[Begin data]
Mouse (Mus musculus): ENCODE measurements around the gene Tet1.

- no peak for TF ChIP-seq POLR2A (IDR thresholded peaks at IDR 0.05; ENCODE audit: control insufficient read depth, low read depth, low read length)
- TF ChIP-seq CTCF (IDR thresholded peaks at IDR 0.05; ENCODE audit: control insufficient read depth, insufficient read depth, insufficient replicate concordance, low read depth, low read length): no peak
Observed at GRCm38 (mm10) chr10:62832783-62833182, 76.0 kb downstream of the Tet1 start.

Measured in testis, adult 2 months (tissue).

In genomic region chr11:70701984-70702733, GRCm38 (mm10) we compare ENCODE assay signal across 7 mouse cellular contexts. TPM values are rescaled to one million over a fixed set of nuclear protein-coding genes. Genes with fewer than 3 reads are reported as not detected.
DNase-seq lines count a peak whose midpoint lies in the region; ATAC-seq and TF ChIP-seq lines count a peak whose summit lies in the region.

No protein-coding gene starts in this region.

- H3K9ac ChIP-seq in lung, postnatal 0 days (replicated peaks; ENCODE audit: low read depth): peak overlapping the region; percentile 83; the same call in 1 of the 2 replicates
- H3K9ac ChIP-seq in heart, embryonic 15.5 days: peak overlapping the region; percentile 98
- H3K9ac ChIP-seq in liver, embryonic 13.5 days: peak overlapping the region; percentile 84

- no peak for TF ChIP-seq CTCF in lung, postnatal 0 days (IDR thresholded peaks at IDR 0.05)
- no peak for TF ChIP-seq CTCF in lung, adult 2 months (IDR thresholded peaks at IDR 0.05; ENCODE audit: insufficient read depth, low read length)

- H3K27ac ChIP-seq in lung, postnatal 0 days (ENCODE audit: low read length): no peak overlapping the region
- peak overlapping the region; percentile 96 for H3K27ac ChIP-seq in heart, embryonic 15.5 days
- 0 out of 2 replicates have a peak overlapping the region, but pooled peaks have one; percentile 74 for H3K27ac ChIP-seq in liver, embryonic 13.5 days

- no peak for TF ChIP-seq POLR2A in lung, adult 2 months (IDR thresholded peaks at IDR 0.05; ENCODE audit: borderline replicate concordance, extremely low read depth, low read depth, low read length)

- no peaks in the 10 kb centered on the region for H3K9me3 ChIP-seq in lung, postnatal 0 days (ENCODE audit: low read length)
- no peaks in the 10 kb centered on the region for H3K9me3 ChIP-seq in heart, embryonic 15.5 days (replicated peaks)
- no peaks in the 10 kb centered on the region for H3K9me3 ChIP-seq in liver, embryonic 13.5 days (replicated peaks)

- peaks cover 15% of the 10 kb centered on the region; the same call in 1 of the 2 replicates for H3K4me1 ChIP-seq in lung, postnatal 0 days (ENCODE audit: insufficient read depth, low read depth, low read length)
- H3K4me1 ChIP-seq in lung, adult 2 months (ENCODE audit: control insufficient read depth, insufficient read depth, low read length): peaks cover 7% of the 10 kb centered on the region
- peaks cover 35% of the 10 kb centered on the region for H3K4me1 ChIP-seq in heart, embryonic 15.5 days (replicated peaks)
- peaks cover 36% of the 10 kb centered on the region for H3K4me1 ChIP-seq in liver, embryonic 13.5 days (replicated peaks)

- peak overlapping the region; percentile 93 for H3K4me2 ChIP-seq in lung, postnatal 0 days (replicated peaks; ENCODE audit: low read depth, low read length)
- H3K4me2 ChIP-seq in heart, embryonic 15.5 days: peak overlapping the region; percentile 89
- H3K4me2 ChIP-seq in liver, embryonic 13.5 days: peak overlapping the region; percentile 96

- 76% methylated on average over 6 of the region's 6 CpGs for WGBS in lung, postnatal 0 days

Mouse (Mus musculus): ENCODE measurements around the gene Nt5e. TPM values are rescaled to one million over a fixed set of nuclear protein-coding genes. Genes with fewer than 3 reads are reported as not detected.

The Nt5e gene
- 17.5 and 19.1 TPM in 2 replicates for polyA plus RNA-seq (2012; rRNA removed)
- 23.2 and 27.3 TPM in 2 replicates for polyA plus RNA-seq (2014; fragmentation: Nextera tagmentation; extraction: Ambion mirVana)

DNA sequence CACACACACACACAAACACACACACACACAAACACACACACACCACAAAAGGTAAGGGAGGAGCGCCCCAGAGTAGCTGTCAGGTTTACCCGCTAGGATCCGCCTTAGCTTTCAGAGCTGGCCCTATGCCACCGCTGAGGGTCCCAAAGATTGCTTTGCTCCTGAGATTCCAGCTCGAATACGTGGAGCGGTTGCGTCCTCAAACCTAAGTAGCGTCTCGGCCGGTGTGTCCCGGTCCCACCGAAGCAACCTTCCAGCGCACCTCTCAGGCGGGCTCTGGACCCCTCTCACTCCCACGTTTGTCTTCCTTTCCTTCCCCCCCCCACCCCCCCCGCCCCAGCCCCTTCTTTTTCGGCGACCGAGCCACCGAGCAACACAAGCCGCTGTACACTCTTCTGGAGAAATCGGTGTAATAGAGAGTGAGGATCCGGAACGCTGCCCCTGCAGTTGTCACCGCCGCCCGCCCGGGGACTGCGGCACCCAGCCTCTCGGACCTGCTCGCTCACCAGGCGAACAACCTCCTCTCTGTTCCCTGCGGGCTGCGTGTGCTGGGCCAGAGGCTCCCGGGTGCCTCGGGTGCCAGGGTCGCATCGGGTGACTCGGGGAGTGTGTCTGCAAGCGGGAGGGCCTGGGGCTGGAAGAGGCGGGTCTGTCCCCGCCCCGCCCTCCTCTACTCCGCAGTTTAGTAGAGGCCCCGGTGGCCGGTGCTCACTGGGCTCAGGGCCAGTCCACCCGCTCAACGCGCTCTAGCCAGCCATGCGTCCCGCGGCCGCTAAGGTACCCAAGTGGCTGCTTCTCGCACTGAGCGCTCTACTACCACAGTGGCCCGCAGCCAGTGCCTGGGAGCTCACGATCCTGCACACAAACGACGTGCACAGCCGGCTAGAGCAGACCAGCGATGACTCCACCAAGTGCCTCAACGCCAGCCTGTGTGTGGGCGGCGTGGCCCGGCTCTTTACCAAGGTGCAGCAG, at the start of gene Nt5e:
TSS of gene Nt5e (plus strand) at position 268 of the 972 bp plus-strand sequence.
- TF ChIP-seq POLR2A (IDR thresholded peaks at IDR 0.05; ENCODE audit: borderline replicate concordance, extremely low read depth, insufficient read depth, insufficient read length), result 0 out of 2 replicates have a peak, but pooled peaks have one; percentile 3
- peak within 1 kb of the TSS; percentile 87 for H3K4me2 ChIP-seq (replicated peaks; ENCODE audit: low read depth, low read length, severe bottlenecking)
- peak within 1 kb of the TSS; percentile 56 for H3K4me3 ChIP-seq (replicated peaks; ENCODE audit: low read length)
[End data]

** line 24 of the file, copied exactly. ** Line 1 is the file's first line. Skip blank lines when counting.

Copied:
- peaks cover 36% of the 10 kb centered on the region for H3K4me1 ChIP-seq in liver, embryonic 13.5 days (replicated peaks)